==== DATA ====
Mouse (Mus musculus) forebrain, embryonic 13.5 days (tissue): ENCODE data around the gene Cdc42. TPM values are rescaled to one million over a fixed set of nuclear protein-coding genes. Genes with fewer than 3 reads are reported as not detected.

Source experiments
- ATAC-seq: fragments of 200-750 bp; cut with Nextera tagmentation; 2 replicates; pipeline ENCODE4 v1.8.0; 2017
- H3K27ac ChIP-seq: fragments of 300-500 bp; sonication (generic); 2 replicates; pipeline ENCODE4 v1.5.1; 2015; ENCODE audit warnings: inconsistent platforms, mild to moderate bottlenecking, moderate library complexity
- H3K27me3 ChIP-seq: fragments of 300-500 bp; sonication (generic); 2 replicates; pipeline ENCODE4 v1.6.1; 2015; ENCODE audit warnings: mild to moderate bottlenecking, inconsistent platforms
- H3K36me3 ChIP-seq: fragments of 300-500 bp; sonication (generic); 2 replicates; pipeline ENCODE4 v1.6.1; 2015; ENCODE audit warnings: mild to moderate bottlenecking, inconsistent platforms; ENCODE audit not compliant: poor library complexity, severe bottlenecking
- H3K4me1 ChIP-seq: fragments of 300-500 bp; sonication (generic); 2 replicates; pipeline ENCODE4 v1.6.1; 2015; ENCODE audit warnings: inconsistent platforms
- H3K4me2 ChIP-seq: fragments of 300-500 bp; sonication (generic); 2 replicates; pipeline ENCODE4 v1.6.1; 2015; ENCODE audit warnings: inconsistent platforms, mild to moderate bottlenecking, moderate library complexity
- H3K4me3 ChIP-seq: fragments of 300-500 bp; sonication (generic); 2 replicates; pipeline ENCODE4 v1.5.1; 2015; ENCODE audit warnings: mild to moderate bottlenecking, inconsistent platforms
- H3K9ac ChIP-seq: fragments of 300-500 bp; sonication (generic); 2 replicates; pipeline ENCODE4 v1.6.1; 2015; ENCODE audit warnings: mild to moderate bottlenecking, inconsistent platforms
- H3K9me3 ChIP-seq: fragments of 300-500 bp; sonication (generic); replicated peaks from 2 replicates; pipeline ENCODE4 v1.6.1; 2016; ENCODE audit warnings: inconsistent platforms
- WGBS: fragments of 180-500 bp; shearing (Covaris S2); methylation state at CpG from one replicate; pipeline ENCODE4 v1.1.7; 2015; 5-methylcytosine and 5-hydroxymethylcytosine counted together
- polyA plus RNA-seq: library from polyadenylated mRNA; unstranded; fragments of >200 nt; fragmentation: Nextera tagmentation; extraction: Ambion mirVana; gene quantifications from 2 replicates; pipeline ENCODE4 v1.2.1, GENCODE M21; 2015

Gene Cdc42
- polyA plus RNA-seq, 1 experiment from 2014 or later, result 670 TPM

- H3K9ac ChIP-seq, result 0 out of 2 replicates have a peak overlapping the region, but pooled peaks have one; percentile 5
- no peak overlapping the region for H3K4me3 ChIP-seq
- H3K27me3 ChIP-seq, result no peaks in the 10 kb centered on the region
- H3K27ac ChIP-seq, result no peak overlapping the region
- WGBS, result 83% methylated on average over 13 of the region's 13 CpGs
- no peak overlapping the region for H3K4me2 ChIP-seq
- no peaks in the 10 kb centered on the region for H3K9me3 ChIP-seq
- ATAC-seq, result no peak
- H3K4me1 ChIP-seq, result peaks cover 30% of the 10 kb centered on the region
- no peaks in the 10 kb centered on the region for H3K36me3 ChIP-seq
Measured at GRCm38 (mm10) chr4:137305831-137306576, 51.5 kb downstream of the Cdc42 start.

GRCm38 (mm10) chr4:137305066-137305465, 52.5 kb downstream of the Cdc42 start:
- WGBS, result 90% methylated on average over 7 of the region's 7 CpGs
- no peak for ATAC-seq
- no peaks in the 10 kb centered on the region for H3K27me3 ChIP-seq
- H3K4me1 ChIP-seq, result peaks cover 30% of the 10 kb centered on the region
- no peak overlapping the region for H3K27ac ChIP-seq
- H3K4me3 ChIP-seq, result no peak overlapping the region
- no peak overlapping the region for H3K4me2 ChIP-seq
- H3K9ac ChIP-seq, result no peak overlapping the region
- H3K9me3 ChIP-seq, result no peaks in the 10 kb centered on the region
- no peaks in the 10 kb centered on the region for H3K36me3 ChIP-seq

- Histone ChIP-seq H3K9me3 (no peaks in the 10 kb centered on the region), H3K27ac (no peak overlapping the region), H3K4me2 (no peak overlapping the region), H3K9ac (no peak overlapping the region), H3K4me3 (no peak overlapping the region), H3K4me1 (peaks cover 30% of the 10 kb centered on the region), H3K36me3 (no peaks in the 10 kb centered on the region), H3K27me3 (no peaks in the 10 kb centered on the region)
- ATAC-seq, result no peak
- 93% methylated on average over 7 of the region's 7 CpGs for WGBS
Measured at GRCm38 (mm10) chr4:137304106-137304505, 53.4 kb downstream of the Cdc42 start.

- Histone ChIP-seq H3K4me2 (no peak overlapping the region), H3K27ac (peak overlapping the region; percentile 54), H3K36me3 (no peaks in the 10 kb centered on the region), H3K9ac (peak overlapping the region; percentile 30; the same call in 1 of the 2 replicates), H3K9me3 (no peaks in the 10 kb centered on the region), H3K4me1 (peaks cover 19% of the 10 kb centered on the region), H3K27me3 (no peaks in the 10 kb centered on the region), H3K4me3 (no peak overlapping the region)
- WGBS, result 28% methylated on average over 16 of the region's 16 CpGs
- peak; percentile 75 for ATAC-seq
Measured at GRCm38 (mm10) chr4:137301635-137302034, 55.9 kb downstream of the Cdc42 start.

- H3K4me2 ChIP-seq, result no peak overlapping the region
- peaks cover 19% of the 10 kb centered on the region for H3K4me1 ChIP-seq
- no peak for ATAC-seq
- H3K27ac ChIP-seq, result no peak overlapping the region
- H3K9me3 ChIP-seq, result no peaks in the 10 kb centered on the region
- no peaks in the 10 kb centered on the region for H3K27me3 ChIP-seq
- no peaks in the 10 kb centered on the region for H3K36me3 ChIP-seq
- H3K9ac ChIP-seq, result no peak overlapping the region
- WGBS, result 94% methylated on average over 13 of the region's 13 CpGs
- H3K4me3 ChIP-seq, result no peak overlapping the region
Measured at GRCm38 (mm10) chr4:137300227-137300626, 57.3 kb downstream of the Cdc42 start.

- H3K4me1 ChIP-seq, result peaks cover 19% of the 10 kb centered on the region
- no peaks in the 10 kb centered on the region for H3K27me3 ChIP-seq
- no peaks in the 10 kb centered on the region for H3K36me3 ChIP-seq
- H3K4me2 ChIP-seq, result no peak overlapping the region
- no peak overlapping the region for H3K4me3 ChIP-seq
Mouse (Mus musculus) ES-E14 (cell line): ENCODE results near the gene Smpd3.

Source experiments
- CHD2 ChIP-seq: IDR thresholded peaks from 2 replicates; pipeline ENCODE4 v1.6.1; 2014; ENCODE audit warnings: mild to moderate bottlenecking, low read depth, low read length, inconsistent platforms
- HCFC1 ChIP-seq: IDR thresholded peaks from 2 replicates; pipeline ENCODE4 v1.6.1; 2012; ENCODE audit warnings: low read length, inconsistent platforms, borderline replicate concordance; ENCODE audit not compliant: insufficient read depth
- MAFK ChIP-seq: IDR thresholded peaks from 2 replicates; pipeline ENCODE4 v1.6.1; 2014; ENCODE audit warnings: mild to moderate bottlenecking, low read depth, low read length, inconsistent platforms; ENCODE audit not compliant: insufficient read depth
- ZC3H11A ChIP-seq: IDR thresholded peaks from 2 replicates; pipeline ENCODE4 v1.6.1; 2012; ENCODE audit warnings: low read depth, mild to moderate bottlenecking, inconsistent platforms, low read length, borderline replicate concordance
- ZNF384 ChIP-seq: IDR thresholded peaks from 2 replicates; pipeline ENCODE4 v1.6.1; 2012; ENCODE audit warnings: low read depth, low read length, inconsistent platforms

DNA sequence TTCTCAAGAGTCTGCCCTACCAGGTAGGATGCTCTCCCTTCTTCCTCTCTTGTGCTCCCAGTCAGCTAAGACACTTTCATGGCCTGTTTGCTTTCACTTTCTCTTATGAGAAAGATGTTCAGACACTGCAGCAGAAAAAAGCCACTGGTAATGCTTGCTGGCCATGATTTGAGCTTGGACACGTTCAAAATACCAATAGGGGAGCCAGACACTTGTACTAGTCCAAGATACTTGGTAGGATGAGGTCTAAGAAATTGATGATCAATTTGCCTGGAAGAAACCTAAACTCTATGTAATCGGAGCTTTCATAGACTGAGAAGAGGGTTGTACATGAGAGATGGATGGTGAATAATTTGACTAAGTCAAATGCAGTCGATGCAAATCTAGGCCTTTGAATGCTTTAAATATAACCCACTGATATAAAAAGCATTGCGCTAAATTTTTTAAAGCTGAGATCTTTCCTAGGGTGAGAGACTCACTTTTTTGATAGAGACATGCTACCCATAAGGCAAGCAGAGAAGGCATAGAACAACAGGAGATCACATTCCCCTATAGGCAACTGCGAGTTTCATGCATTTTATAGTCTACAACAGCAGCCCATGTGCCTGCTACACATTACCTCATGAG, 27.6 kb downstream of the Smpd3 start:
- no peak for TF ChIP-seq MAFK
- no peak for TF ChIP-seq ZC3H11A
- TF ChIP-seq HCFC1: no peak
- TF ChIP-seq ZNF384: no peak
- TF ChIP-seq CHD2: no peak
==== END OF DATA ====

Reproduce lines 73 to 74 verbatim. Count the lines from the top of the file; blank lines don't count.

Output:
- TF ChIP-seq ZNF384: no peak
- TF ChIP-seq CHD2: no peak